€380 Driving Lessons (10x €38) (driving school – may vary)
€55 Driving Test (driving school – may vary)
In total we would end up at around:
This obviously depends on the actual number of driving lessons the applicant needs (if at all) and/or a test would have to be repeated, etc.
Notes on Tests in non-German: Not all testing centers seem to be offering driving school tests in other languages than German. At the DEKRA for example, I haven’t found any information for tests in English. TÜV Nord for example offers their driver’s license tests now in English, French, Greek, Italian, Polish, Portuguese, Romanian, Russian, Croatian, Spanish, Turkish and Arab.
What’s Needed For The Application of Conversion
In full, an application at the Driver’s License Department for converting a Hong Kong driver’s license or any other license that’s issued in a country not listed in annex 11:
- Eye Test Certificate (get at eye doctor or optometrist)
- First Aid Course Certificate (get at Red Cross)
- 1x Passport Photo
- Driving School Application (where you do theoretical/practical tests)
- Translation of Current Driver’s License
The conversion fee is €48 and can be filed before you actually do your test. From the day you pass your tests, it takes up to 14 days to issue your driver’s license.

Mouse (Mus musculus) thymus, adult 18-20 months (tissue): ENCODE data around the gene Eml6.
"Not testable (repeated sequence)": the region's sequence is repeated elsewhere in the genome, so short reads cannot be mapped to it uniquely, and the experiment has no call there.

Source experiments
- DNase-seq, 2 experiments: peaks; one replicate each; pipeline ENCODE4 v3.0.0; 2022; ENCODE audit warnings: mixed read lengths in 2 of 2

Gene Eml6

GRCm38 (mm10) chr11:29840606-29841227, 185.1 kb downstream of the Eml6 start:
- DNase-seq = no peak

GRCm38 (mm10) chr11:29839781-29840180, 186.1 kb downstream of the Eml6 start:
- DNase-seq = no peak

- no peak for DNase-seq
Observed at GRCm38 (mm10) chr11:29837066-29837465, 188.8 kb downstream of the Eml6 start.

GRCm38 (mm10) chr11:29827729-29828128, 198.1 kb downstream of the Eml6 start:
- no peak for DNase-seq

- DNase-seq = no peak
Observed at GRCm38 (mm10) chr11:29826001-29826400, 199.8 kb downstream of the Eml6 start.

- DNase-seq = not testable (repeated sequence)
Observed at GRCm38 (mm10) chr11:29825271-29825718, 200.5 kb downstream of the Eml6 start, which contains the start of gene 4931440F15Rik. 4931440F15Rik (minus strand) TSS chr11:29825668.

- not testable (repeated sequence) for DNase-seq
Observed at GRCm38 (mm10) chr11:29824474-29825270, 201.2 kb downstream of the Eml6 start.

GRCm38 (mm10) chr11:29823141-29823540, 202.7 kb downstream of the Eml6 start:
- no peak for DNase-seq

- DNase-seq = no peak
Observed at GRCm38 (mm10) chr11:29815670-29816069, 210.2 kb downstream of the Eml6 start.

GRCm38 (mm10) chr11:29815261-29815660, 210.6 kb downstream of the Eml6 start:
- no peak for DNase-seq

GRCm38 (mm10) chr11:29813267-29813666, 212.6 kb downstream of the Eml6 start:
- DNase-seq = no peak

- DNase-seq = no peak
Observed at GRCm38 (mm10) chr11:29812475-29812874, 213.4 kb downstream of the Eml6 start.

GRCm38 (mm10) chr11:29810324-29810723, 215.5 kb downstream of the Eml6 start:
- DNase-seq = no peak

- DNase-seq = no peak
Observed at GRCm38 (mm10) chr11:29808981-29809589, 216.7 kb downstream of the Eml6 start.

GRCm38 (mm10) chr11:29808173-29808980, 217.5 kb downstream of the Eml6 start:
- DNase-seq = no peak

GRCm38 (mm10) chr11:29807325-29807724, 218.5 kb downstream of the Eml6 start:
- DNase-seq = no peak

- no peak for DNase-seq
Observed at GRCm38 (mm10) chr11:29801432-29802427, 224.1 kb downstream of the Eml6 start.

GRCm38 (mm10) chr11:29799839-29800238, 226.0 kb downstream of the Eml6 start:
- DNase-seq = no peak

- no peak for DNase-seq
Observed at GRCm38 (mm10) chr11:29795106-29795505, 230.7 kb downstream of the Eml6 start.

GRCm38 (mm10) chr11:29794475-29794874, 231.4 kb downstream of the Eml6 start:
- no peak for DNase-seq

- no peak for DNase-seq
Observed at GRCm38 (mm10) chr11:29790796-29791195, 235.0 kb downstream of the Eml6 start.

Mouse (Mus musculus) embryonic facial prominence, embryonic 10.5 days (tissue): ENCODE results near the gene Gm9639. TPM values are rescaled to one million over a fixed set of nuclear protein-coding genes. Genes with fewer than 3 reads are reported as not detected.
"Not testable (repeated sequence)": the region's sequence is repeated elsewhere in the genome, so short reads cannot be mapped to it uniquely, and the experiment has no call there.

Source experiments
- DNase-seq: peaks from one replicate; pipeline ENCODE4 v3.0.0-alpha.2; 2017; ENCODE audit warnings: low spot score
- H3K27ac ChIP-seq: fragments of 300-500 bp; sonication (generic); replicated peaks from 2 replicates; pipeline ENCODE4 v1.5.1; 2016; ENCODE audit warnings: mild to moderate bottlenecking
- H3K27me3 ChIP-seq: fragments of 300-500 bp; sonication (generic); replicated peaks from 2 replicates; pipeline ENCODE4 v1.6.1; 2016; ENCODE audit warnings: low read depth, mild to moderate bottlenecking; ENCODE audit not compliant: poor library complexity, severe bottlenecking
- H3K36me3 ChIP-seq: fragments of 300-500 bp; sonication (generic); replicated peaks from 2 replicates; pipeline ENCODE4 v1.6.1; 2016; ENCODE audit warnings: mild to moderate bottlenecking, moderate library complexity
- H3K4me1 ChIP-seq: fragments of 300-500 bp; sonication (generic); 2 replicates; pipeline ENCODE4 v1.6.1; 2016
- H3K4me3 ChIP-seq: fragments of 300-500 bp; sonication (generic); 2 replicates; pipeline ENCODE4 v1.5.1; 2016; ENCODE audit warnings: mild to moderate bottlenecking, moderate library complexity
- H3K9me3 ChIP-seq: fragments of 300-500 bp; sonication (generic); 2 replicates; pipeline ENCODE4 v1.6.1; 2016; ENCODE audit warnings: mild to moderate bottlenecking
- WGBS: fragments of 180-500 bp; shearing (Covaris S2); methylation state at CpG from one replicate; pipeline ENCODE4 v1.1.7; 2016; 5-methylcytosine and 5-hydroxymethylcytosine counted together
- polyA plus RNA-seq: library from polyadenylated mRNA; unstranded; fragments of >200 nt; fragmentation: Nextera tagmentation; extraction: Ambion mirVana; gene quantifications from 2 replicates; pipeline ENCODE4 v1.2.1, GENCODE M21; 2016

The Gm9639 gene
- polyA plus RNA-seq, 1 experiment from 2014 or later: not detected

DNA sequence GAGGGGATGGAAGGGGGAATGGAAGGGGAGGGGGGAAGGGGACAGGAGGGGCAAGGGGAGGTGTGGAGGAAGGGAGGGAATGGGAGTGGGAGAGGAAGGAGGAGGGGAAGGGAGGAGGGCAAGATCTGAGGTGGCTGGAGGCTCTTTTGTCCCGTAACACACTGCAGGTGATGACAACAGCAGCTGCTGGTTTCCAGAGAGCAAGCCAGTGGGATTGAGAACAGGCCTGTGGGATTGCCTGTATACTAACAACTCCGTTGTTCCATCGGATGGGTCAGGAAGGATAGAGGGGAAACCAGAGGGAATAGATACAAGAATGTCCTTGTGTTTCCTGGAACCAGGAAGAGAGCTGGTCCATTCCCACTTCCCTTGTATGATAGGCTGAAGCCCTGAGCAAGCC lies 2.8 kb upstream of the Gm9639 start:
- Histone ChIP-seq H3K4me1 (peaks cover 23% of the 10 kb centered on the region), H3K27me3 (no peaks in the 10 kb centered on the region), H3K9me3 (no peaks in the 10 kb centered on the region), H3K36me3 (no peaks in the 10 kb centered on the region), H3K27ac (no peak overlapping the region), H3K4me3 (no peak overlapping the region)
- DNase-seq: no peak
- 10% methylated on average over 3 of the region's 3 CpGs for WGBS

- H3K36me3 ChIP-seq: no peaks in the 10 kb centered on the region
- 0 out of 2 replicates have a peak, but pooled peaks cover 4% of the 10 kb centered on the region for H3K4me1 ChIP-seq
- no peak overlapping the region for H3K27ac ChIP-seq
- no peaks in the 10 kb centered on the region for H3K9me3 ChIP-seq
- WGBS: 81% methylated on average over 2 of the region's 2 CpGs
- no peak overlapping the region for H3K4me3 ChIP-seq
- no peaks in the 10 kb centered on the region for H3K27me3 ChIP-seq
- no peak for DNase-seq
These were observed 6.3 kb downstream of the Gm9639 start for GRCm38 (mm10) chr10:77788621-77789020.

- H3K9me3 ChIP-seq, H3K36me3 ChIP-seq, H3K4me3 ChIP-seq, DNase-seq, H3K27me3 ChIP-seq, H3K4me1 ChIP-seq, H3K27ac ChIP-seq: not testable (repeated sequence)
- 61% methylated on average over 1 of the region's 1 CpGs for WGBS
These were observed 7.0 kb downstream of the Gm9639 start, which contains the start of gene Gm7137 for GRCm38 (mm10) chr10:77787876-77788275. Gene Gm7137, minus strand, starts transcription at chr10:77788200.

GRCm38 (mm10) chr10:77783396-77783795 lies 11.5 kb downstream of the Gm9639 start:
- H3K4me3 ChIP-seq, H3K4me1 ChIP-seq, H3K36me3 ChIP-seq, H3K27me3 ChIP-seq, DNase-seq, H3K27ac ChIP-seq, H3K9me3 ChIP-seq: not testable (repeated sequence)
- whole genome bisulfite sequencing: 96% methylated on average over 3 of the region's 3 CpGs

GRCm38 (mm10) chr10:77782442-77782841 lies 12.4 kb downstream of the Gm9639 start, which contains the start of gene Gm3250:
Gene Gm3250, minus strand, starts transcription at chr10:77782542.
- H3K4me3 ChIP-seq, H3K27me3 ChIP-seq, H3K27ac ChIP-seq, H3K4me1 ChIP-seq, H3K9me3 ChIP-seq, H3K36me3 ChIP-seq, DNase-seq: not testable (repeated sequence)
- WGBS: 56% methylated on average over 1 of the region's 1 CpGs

Where to Apply for Conversion
Usually the driver’s license government department is called “Fahrerlaubnisbehörde”, which in most cases is situated at the city or county government. Larger cities have their own department, smaller ones like ours have theirs at the county’s government departments. A full list of addresses of all departments in Germany can be found here: Address Index of Driver’s License & Vehicle Government Departments (in German only)
The other way around: German to Hong Kong Driving Licence
Just FYI. A few years ago, I converted my German EU Driver’s License to a Hong Kong Driving Licence by simply filling out a form and paying a fee. In Hong Kong I did not have to do any test or provide any certificate whatsoever — except for a translated copy of my German driver’s license. It was quick, easy and straight forward.
“Driver’s license” in German is called “Fahrerlaubnis”, which is pretty much the literal translation of “driver’s license”. Colloquially it is called “Führerschein”, which is the actual “driver’s license card” you carry around.
- driver’s license (or driving licence) = Fahrerlaubnis
- driver’s license card = Führerschein
- driver’s license department = Fahrerlaubnisbehörde or Führerscheinstelle
- convert my driver’s license = meine Fahrerlaubnis umschreiben
I have written this down here in English, because many German government agencies don’t publish their information in English or in a comprehensive way. Especially for foreigners we find it being very difficult to navigate typical German bureaucracy without extensive knowledge of the German language.
- Führerschein aus Drittstaaten – außerhalb der EU und des EWR (German only)
- Staatenliste nach Anlage 11 FeV (German only)
- Address Index of Driver’s License & Vehicle Government Departments (in German only)
- Dekra Driver’s License Tests (German only)
Update 2018-09-20: Thanks to our very attentive reader fok, we were pointed into the right direction and corrected the actual meaning of “Fahrerlaubnis” and “Führerschein” as well as the differences between them.